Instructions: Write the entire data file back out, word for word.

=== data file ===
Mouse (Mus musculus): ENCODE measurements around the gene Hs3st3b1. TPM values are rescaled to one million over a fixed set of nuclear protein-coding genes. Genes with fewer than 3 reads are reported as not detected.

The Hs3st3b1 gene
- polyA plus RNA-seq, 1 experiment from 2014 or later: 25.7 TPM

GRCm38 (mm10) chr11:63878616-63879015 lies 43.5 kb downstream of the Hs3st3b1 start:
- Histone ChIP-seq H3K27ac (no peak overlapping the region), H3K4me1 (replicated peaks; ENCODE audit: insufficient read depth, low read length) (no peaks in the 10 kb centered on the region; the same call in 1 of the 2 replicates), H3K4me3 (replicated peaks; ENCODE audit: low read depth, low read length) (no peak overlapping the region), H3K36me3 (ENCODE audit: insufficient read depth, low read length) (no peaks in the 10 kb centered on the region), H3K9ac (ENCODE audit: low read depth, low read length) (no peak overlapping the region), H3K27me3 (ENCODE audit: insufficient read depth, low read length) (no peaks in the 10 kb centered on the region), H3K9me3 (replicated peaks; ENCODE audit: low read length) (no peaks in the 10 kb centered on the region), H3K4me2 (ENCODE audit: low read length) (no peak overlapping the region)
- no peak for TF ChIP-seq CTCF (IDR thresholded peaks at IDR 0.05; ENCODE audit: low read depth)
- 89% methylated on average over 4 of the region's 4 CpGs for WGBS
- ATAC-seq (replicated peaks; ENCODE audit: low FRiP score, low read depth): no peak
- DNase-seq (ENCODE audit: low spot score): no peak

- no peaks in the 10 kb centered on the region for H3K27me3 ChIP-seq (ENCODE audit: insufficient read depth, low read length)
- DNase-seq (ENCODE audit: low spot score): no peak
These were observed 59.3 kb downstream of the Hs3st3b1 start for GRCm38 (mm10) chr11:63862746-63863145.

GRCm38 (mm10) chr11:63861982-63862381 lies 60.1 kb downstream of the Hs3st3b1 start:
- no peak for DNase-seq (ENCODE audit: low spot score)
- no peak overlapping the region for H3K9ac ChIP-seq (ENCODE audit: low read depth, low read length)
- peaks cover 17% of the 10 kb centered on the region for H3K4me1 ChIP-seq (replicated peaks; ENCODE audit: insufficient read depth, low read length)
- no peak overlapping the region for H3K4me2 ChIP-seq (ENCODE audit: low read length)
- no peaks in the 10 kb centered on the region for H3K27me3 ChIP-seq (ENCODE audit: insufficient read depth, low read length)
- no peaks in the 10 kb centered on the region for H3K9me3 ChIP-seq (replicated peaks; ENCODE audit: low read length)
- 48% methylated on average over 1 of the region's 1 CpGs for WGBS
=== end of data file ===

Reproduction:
Mouse (Mus musculus): ENCODE measurements around the gene Hs3st3b1. TPM values are rescaled to one million over a fixed set of nuclear protein-coding genes. Genes with fewer than 3 reads are reported as not detected.

The Hs3st3b1 gene
- polyA plus RNA-seq, 1 experiment from 2014 or later: 25.7 TPM

GRCm38 (mm10) chr11:63878616-63879015 lies 43.5 kb downstream of the Hs3st3b1 start:
- Histone ChIP-seq H3K27ac (no peak overlapping the region), H3K4me1 (replicated peaks; ENCODE audit: insufficient read depth, low read length) (no peaks in the 10 kb centered on the region; the same call in 1 of the 2 replicates), H3K4me3 (replicated peaks; ENCODE audit: low read depth, low read length) (no peak overlapping the region), H3K36me3 (ENCODE audit: insufficient read depth, low read length) (no peaks in the 10 kb centered on the region), H3K9ac (ENCODE audit: low read depth, low read length) (no peak overlapping the region), H3K27me3 (ENCODE audit: insufficient read depth, low read length) (no peaks in the 10 kb centered on the region), H3K9me3 (replicated peaks; ENCODE audit: low read length) (no peaks in the 10 kb centered on the region), H3K4me2 (ENCODE audit: low read length) (no peak overlapping the region)
- no peak for TF ChIP-seq CTCF (IDR thresholded peaks at IDR 0.05; ENCODE audit: low read depth)
- 89% methylated on average over 4 of the region's 4 CpGs for WGBS
- ATAC-seq (replicated peaks; ENCODE audit: low FRiP score, low read depth): no peak
- DNase-seq (ENCODE audit: low spot score): no peak

- no peaks in the 10 kb centered on the region for H3K27me3 ChIP-seq (ENCODE audit: insufficient read depth, low read length)
- DNase-seq (ENCODE audit: low spot score): no peak
These were observed 59.3 kb downstream of the Hs3st3b1 start for GRCm38 (mm10) chr11:63862746-63863145.

GRCm38 (mm10) chr11:63861982-63862381 lies 60.1 kb downstream of the Hs3st3b1 start:
- no peak for DNase-seq (ENCODE audit: low spot score)
- no peak overlapping the region for H3K9ac ChIP-seq (ENCODE audit: low read depth, low read length)
- peaks cover 17% of the 10 kb centered on the region for H3K4me1 ChIP-seq (replicated peaks; ENCODE audit: insufficient read depth, low read length)
- no peak overlapping the region for H3K4me2 ChIP-seq (ENCODE audit: low read length)
- no peaks in the 10 kb centered on the region for H3K27me3 ChIP-seq (ENCODE audit: insufficient read depth, low read length)
- no peaks in the 10 kb centered on the region for H3K9me3 ChIP-seq (replicated peaks; ENCODE audit: low read length)
- 48% methylated on average over 1 of the region's 1 CpGs for WGBS